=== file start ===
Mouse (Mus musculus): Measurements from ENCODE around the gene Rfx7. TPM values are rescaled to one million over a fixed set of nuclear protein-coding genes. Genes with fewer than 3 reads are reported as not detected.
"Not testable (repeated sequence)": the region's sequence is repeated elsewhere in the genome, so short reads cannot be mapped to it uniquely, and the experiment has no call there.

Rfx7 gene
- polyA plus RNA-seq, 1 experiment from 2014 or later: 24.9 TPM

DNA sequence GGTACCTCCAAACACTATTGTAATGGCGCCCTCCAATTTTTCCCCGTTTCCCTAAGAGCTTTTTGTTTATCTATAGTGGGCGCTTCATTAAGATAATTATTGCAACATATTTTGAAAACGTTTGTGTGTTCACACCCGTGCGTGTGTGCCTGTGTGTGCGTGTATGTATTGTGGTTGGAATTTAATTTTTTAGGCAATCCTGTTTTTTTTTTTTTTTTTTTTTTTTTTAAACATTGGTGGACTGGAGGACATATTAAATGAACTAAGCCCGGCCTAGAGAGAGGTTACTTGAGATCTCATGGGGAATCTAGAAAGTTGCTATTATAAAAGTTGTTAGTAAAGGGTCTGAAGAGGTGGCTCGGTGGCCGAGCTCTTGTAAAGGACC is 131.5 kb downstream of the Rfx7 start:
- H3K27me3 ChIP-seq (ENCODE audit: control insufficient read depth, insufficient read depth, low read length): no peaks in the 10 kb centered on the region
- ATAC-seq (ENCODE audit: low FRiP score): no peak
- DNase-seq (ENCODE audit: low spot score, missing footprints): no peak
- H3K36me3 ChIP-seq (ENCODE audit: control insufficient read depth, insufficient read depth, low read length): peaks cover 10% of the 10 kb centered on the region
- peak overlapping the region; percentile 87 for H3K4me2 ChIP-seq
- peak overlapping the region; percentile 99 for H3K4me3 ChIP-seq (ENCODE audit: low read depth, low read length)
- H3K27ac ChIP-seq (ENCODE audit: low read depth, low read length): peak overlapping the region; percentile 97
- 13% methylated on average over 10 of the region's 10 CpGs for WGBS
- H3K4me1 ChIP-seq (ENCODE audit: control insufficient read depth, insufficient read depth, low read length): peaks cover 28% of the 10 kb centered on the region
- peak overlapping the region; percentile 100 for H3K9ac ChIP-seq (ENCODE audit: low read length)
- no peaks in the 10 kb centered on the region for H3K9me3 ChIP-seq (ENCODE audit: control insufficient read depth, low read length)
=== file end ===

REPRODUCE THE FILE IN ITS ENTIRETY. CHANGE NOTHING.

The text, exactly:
Mouse (Mus musculus): Measurements from ENCODE around the gene Rfx7. TPM values are rescaled to one million over a fixed set of nuclear protein-coding genes. Genes with fewer than 3 reads are reported as not detected.
"Not testable (repeated sequence)": the region's sequence is repeated elsewhere in the genome, so short reads cannot be mapped to it uniquely, and the experiment has no call there.

Rfx7 gene
- polyA plus RNA-seq, 1 experiment from 2014 or later: 24.9 TPM

DNA sequence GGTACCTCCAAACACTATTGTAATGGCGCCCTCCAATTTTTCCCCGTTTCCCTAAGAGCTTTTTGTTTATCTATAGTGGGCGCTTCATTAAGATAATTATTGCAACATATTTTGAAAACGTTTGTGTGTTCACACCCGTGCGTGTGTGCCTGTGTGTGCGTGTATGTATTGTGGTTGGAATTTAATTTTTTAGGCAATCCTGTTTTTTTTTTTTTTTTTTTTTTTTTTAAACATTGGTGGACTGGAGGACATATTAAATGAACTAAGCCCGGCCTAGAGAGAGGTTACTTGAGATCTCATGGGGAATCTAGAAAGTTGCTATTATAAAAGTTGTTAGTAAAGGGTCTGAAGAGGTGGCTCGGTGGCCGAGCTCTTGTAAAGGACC is 131.5 kb downstream of the Rfx7 start:
- H3K27me3 ChIP-seq (ENCODE audit: control insufficient read depth, insufficient read depth, low read length): no peaks in the 10 kb centered on the region
- ATAC-seq (ENCODE audit: low FRiP score): no peak
- DNase-seq (ENCODE audit: low spot score, missing footprints): no peak
- H3K36me3 ChIP-seq (ENCODE audit: control insufficient read depth, insufficient read depth, low read length): peaks cover 10% of the 10 kb centered on the region
- peak overlapping the region; percentile 87 for H3K4me2 ChIP-seq
- peak overlapping the region; percentile 99 for H3K4me3 ChIP-seq (ENCODE audit: low read depth, low read length)
- H3K27ac ChIP-seq (ENCODE audit: low read depth, low read length): peak overlapping the region; percentile 97
- 13% methylated on average over 10 of the region's 10 CpGs for WGBS
- H3K4me1 ChIP-seq (ENCODE audit: control insufficient read depth, insufficient read depth, low read length): peaks cover 28% of the 10 kb centered on the region
- peak overlapping the region; percentile 100 for H3K9ac ChIP-seq (ENCODE audit: low read length)
- no peaks in the 10 kb centered on the region for H3K9me3 ChIP-seq (ENCODE audit: control insufficient read depth, low read length)